About the SeniorAdvisor.com 2014 In-Home Innovation Scholarship: We started the scholarship program to bring awareness of the unique benefits and challenges of in-home caregiving for seniors to younger generations. The questions posed by the scholarship encouraged our nation’s future caregivers to present solutions for improving home care in the United States. College-aged students were required to answer one of the three essay topics below and provide a short bio as part of their scholarship application. Read the winning essays here.

How can your major of study improve the lives of seniors receiving in-home care services?

Essay response by Paul Gonzalez-Enriquez

As mentioned in my introduction I worked as a CNA for a little over a year doing mostly home care. During that time I found that a disproportionate amount of the patients that need my assistance were suffering from multiple sclerosis, a debilitating disease that targets the central nervous system. I believe that I can find a way to stop MS and improve the quality of life for numerous people.

My major at the moment is bio-chemistry, however, my major is not very descriptive of what I wish to study. I have been looking into a field of research called epigenetics, which I believe is key to curing and preventing truly horrible diseases, such as MS. Epigenetics is a study that focuses on the use of chemical reactions to alter DNA expression in cells. You see the only difference between the cells of one organ and another is the section of our DNA that is expressed. This expression comes from methyl groups that attach to the cytosine or adenine, two of the four nucleotides that make up our DNA, this process which is called methylation takes place as cells divide and differentiate causing them to become specialized, meaning they express only a particular set of it’s DNA. The differentiation of cells through methylation is typically a one way road, so once a cells changes from a stem cell into a somatic cell it can’t revert, at least not without outside intervention. This is where epigenetics really comes into play, we can take any kind of somatic cell and strip the DNA of the methyl groups reverting the cell back to a stem cell, effectively eliminating the controversy of the use of stem cells in medicine and opening limitless new practices for fighting disease. (Any information provide can be found at the university of Utah’s health science division)

Multiple sclerosis affects the myelin sheaths that deteriorates which causes the neurons to be damaged, which doesn’t allow for electrical signals to pass properly which makes the patients various organ system have difficulty communicating. When the neurons are damaged enough they can cause partial paralysis in the patients that can progressively get worse, traveling to other organ systems. Many of the people I worked with suffered from MS making their day to day lives excessively difficult. I found that people with MS felt a sense of dread knowing that their disease is slowly spreading and will one day cause them to be completely paralyzed and eventually kill them as the paralysis reaches their lungs. I found that many of them would sort of just give up on life becoming depressed, some took to drinking in order to deal with their fate. That is the hardest part of being a CNA, when your patient just doesn’t feel like it’s worth it to try and do anything for themselves. They begin neglecting themselves which only makes their disease progress quicker. It’s hard for a home care worker to really deal with this because it’s not just the disease that’s making things harder it’s the person. The key is to find something that drives them or gives them hope. Of course with no real chance for a future it’s difficult to find something that might motivate them. Luckily with epigenetics it just might possible to repair the neuron damage and provide people with MS a chance to get better.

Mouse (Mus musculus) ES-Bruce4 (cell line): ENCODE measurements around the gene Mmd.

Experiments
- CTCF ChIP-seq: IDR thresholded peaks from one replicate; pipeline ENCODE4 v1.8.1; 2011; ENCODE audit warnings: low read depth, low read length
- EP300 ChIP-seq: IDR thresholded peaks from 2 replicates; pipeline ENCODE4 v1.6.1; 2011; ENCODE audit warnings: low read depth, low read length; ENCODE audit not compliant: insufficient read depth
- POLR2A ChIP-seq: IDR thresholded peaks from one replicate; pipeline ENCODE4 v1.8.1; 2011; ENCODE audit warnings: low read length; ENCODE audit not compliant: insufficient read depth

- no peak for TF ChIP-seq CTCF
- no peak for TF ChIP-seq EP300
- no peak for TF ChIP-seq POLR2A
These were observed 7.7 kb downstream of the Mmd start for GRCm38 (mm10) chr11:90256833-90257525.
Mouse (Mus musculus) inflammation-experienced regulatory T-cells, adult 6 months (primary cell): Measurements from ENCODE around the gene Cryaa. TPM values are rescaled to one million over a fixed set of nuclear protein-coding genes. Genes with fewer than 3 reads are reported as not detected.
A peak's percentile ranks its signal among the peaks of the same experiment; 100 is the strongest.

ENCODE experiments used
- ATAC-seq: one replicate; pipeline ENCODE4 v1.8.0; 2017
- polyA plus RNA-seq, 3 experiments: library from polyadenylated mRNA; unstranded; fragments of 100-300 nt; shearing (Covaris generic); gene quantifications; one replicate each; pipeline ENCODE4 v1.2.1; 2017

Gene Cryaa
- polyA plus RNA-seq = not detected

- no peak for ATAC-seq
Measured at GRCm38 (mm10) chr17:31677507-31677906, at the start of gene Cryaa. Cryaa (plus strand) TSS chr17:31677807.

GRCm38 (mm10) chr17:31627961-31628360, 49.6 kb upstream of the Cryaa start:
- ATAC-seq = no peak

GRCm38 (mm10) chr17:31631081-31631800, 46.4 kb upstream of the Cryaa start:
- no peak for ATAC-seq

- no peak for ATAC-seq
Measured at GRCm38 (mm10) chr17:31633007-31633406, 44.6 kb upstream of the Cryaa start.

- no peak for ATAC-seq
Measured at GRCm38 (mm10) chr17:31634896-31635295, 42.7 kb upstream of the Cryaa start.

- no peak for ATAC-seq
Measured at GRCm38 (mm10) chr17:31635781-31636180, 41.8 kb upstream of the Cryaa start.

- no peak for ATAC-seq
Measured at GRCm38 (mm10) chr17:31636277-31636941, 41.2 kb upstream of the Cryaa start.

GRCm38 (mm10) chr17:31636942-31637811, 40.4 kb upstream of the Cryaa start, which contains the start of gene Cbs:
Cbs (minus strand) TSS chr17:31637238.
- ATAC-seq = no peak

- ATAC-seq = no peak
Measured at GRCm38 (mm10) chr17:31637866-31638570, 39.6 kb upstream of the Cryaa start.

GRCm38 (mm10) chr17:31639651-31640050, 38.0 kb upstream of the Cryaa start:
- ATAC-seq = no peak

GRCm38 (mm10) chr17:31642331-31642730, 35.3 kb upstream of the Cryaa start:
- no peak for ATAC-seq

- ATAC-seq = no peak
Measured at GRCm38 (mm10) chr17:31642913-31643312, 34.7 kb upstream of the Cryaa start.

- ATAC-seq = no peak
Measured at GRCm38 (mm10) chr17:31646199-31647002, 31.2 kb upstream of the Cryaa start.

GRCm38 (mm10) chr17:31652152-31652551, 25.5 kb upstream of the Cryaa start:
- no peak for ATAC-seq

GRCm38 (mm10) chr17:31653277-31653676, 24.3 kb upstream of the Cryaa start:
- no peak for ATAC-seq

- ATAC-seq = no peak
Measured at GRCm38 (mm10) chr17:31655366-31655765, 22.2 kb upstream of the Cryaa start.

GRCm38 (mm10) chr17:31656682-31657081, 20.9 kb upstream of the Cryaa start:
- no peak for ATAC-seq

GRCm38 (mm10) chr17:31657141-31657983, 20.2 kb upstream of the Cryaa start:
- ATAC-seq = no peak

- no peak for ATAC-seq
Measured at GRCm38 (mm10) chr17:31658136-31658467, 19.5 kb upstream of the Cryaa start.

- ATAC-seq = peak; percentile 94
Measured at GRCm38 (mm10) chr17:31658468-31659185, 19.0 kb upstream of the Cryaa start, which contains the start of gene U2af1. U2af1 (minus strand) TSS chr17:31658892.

With epigenetics we can revert a somatic cells back to stem cells which we can then purposely methylate specific sections of DNA to have them develop into any type of cell. So with this process we can regenerate the lost neuron and myelin sheath allowing for the signals to pass properly giving back the mobility that MS took from the patients. This is how my major can help the home care service industry, by providing the patients hope for a better future. My interests in epigenetics can and will change not only the home care service industry but the entire world of medicine.

About Paul

Paul aspires to attend an MD-PhD program in order to change the world.


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